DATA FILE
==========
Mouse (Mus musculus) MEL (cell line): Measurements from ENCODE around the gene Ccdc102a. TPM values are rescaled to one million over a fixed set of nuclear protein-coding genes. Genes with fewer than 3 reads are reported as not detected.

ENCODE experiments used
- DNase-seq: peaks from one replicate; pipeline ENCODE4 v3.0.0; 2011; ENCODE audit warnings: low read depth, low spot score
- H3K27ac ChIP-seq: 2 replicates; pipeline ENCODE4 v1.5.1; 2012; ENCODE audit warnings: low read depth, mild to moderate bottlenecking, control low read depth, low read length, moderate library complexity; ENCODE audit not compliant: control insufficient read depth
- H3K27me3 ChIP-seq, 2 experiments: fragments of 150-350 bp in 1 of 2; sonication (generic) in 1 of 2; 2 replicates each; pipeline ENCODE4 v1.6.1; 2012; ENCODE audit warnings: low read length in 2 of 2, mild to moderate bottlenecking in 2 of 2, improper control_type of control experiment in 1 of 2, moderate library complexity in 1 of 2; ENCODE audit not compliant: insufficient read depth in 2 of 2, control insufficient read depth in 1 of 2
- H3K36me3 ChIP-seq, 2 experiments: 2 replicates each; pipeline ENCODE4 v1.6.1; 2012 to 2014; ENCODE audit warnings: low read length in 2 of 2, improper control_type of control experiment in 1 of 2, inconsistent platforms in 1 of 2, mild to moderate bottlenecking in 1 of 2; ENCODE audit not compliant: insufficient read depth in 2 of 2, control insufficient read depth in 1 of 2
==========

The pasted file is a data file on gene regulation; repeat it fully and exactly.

Mouse (Mus musculus) MEL (cell line): Measurements from ENCODE around the gene Ccdc102a. TPM values are rescaled to one million over a fixed set of nuclear protein-coding genes. Genes with fewer than 3 reads are reported as not detected.

ENCODE experiments used
- DNase-seq: peaks from one replicate; pipeline ENCODE4 v3.0.0; 2011; ENCODE audit warnings: low read depth, low spot score
- H3K27ac ChIP-seq: 2 replicates; pipeline ENCODE4 v1.5.1; 2012; ENCODE audit warnings: low read depth, mild to moderate bottlenecking, control low read depth, low read length, moderate library complexity; ENCODE audit not compliant: control insufficient read depth
- H3K27me3 ChIP-seq, 2 experiments: fragments of 150-350 bp in 1 of 2; sonication (generic) in 1 of 2; 2 replicates each; pipeline ENCODE4 v1.6.1; 2012; ENCODE audit warnings: low read length in 2 of 2, mild to moderate bottlenecking in 2 of 2, improper control_type of control experiment in 1 of 2, moderate library complexity in 1 of 2; ENCODE audit not compliant: insufficient read depth in 2 of 2, control insufficient read depth in 1 of 2
- H3K36me3 ChIP-seq, 2 experiments: 2 replicates each; pipeline ENCODE4 v1.6.1; 2012 to 2014; ENCODE audit warnings: low read length in 2 of 2, improper control_type of control experiment in 1 of 2, inconsistent platforms in 1 of 2, mild to moderate bottlenecking in 1 of 2; ENCODE audit not compliant: insufficient read depth in 2 of 2, control insufficient read depth in 1 of 2